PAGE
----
It may surprise many people, but there is no globally-accepted performance standard for “housing.” There are various recommendations relating to “habitat” more broadly, covering tenure, water and sanitation provision, community amenities, and so on. And of course, most countries have some sort of “building code” covering the physical construction of a dwelling. But no global organizations or institutions have ever developed a set of standards prescribing what a dwelling should provide for its inhabitants in order to be considered “safe, decent, and adequate.”
This gap presents HFHI with both a challenge and an opportunity.
The challenge is that donors, who are increasingly demanding verifiable statistical analysis of development outcomes, might eventually insist that we adhere to standards developed by someone else – standards that might not fit our work and mission. The opportunity is that we can influence the global development community in developing and applying standards for decent housing.
The development of the HQS started with a logical premise: HFH should never provide housing that performs below the minimum recommended for people in disaster relief situations. Fortunately, the SPHERE project developed a set of “Minimum Standards in Disaster Response” that includes shelter performance standards. Accordingly, the development of the HQS started with the SPHERE standards as a minimum and built on them through a period of intensive engagement with HFH players in the field.
The immediate implications of adopting the HQS will vary depending on the situation. In most developed and middle-income countries, there will be little change since most new houses already meet these performance standards.
In less-developed countries, however, the HQS will require national organizations to strike a balance between housing adequacy, cost and targeting of the neediest. Pursuing adequacy as defined by the HQS may lead to instances where long-term considerations of health and safety override short-term considerations of cost.
Finding ways of meeting families’ housing needs that are sustainable both for HFH and for the home-partner is an integral part of our mission. Defining the challenge explicitly, as the HQS does, will strengthen the incentive to explore creative new ways to serve families.
Standards at a glance
Drawn from a variety of globally recognized housing standards including the Millennium Development Goals, International Residential Building codes, UN-HABITAT, and SPHERE Guidelines, these performance standards define the quality of a new house built by HFH, or partner organization, or of a house that has been rehabilitated. These standards also set a consistent bar for when a series of incremental improvements achieve the goal of simple and decent housing.
- Covered area: Each person in the household has a usable covered floor area of no less than 3.5 square meters (37.5 square feet) OR comprises a minimum of two rooms. If the minimum standard for usable space has not yet been met, the house is situated so as to allow for future extension.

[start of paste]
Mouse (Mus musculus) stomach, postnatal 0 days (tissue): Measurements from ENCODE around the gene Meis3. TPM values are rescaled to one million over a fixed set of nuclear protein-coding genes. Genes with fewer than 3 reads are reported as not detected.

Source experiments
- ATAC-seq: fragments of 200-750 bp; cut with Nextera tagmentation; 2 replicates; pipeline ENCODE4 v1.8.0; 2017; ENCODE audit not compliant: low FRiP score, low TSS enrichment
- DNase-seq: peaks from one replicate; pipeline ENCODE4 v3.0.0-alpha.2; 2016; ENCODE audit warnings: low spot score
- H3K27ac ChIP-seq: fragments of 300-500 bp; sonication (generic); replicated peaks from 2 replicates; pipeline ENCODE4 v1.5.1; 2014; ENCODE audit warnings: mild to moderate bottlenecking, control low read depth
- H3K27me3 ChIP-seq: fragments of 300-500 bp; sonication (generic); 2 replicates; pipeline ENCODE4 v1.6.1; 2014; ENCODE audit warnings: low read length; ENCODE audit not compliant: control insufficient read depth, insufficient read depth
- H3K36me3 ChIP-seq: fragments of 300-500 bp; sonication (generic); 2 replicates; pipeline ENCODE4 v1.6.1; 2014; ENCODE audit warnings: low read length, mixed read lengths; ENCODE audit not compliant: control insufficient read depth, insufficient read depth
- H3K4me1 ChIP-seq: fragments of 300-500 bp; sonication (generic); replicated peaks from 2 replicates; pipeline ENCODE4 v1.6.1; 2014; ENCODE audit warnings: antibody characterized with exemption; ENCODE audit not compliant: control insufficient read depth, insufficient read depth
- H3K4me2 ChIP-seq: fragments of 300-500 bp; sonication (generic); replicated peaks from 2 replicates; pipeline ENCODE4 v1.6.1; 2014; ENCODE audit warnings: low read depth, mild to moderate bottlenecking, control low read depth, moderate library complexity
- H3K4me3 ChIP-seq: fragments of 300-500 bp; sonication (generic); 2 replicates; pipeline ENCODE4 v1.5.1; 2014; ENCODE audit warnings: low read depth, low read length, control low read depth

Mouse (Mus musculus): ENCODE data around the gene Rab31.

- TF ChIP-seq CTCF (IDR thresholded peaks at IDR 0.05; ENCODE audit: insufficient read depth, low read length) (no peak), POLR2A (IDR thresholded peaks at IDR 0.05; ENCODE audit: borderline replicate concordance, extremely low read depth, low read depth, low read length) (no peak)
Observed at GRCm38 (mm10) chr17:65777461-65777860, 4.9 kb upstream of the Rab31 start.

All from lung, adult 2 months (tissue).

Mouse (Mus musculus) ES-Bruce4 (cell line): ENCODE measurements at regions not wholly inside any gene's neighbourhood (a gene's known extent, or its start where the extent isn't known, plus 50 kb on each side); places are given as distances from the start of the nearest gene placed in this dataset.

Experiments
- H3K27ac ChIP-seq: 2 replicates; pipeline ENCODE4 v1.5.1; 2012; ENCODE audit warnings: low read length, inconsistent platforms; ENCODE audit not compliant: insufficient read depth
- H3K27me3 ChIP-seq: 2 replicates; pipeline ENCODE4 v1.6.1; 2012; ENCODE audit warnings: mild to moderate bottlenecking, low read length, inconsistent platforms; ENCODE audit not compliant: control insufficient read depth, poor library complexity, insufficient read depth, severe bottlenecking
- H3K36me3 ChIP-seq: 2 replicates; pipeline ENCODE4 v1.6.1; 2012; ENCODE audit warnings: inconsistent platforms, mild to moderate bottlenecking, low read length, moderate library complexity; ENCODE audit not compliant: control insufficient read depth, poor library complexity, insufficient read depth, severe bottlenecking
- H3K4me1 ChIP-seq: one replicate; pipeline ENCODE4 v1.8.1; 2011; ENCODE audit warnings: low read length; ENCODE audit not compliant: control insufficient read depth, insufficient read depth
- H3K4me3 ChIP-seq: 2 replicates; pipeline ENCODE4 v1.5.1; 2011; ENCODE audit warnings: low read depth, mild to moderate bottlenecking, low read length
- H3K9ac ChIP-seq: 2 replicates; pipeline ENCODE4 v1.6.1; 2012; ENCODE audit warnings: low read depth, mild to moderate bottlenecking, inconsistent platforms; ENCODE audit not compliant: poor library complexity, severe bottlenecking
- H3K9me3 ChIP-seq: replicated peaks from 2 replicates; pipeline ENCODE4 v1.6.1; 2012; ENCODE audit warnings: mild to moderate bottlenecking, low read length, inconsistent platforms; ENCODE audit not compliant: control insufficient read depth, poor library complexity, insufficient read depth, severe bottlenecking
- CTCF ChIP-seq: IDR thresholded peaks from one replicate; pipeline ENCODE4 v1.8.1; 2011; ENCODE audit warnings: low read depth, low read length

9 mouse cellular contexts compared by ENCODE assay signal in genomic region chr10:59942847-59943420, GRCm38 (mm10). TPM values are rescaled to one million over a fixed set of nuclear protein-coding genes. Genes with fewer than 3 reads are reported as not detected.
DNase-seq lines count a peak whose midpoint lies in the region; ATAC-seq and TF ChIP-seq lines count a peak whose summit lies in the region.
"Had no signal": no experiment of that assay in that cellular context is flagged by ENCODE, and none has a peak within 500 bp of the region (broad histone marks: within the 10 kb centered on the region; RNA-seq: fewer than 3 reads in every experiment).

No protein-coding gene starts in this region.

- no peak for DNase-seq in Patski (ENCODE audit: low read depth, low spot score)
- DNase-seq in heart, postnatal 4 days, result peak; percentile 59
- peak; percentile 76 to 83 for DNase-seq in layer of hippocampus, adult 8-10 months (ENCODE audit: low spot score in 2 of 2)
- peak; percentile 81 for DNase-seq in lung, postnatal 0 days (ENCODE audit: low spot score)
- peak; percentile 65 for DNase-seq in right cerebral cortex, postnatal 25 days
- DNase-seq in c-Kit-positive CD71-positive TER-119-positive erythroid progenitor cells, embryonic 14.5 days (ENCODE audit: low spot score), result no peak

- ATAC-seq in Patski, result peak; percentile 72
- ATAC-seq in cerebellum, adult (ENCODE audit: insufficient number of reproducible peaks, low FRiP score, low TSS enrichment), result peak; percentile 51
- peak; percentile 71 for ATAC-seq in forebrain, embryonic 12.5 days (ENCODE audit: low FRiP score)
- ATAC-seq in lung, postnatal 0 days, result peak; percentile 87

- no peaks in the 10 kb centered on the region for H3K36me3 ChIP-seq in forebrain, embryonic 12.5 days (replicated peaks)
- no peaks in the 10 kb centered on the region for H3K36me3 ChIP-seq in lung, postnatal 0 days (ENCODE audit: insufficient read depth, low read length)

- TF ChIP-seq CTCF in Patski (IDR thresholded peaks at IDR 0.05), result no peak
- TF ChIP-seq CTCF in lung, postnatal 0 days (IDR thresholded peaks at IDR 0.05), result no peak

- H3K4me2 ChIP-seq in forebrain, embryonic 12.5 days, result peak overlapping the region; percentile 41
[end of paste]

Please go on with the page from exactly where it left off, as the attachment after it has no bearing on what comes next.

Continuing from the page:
- Materials: Locally sourced materials and labour are used without adversely affecting the local economy or environment, and enable the maintenance and upgrading of the house using local tools and resources.
- Location: The house is safely located; risks from natural hazards including earthquakes, volcanic activity, landslides, flooding or high winds are minimized, and the area is not prone to diseases or significant vector (disease carrying agents) risks.
- Disaster mitigation: In disaster prone-areas, construction and material specifications mitigate against future natural disasters.
- Safety: Structural materials are durable enough to allow safe refuge and exit in case of a natural disaster.
- Tenure: Land and property ownership and/or use rights for buildings or locations are established prior to occupation and permitted use is agreed as necessary. Where use rights do not exist, there is de facto protection against evictions.
- Quality: Water is palatable, and of sufficient quality to be drunk and used for personal and domestic hygiene without causing significant risk to health.
- Access and quantity: There is safe and equitable access to and/ or adequate storage of sufficient quantity of water for drinking, cooking and personal and domestic hygiene. Public water points are sufficiently close to households to enable use of the minimum water requirement
- Access to toilets: Communities have adequate numbers of toilets, sufficiently close to their dwellings, to allow them rapid, safe and acceptable access at all times of the day and night.
- Design, construction and use of toilets – Toilets are sited, designed, constructed and maintained in such a way as to be comfortable, hygienic and safe to use.
- Drainage: Dwelling has an environment in which the health and other risks posed by water erosion and standing water, including storm water, floodwater, domestic wastewater and wastewater from medical facilities, are minimized.
Ted Baumann is director of international housing programs in the HFHI Global Programs department.